Treatment will depend on the severity of the wound as well as the frequency of reoccurence of the syndrome. In even the mildest of happy tail cases, the tail will need to be wrapped to keep it from getting damaged again, and in moderate situations, a suture or two may be required. The wrapping of the tip of a dog’s tail is a task that is easier said than done due to the shape and motion of the appendage, but your veterinarian can help walk you through the steps.
Many dogs require an Elizabethan collar to keep them from chewing on or removing the bandage, and in some cases, your veterinarian may recommend a special appliance designed to keep the dog’s tail relatively still with as little discomfort as possible. When either a bacterial or a viral infection has been discovered, the examining doctor will prescribe the appropriate antibacterial or antifungal medication. In very rare cases the dog may have actually broken some of the vertebrae in the tail, and a cast may be needed to ensure it heals properly.
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Recovery of Happy Tail Syndrome in Dogs
Happy tail syndrome can take several weeks to heal, and during this time it is important to ensure that the bandages stay clean and dry. If the bandage on the tail becomes wet at all, it needs to be removed and reapplied immediately, and even when it remains clean and dry, it should be removed, checked for infection, and rewrapped every two to three days to prevent new infections from developing. Some dogs injure their tails repeatedly, leaving them at risk for dangerous infections. In situations that have become chronic, amputation of all or part of the tail may be suggested.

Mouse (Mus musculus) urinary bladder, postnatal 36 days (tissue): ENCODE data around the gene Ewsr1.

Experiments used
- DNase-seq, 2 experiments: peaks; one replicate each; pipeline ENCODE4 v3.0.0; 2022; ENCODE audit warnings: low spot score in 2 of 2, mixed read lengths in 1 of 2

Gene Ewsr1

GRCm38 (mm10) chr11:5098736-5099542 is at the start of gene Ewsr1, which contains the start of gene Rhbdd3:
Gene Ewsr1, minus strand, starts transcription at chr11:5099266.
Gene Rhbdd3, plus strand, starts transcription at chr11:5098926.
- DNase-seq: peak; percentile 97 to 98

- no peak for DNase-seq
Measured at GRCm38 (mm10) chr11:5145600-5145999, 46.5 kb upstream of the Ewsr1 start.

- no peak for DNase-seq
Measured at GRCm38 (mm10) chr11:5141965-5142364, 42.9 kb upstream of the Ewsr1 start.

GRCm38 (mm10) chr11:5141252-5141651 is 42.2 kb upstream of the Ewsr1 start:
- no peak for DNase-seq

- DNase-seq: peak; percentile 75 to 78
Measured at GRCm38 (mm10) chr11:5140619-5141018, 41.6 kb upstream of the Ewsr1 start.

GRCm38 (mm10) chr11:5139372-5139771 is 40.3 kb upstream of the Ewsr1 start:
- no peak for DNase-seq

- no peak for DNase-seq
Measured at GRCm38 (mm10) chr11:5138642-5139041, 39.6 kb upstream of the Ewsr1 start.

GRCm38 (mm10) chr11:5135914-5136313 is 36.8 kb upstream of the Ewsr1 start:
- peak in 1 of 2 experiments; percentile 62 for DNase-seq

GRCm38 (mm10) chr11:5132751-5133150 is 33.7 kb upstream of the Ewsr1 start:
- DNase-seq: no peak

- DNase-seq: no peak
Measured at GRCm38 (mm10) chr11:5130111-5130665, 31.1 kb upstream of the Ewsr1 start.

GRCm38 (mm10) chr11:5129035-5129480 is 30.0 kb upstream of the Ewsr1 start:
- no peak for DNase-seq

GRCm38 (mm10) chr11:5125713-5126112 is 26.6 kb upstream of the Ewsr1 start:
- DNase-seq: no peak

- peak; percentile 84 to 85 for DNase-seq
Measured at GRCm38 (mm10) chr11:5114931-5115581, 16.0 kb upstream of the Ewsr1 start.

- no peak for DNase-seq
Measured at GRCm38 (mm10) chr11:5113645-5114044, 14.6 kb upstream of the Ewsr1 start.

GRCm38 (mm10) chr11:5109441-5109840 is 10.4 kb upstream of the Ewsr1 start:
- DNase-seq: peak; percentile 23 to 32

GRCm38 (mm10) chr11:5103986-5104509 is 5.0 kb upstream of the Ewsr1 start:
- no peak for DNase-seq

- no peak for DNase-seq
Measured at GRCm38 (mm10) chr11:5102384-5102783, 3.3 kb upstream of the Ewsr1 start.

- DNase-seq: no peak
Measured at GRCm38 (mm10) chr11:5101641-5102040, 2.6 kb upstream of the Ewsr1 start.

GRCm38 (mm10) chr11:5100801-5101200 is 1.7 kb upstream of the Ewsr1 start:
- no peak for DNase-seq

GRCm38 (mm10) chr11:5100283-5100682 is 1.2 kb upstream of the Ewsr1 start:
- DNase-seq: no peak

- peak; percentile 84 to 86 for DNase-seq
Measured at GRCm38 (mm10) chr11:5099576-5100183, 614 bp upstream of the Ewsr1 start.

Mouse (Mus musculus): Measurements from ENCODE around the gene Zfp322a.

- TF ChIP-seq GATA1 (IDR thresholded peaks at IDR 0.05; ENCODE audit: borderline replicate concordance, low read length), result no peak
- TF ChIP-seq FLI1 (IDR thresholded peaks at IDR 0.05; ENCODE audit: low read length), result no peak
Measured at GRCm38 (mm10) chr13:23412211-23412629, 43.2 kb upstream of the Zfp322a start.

Happy Tail Syndrome Questions and Advice from Veterinary Professionals
Pit Boxer mix
94 found this helpful
94 found this helpful
May 16, 2018
May 16, 2018
My chocolate lab recently had his first bout of happy tail after being shaved at the groomers. I tried numerous types of wrapping and bandages and he never kept one on over two minutes. The best thing was to leave him outside where he wasn't constantly whacking it on everything. That was too sad and as soon as I let him back in he would whack his tail on the wall and it would start all over. Then I came up with a solution that worked immediately. I melted plain, unscented canning wax and let it cool (like the paraffin you dip your hands in at the manicure place) and just dipped the end of his tail in. You have to hold his tail still for a bit or he'll wag it off, but after about 30 seconds - wow! Miracle cure! I had to do it about every three days for two weeks but we never had the problem again.
Aug. 19, 2018
3 found this helpful
3 found this helpful
May 1, 2018
May 2, 2018
You should be very worried and get her to a vet ASAP! A healing wound should never smell bad! Any nasty odor can be signs of a serious infection and your dog needs to go back to the vet immediately before the infection becomes worse. An infection bad enough to ooze and smell can quickly move to your dogs bloodstream and cause sepsis which often leads to organ failure and death. It sounds as if she may need to have the infected portion of her tail docked (amputated), to get rid of the infection and prevent re-injury.
May 2, 2018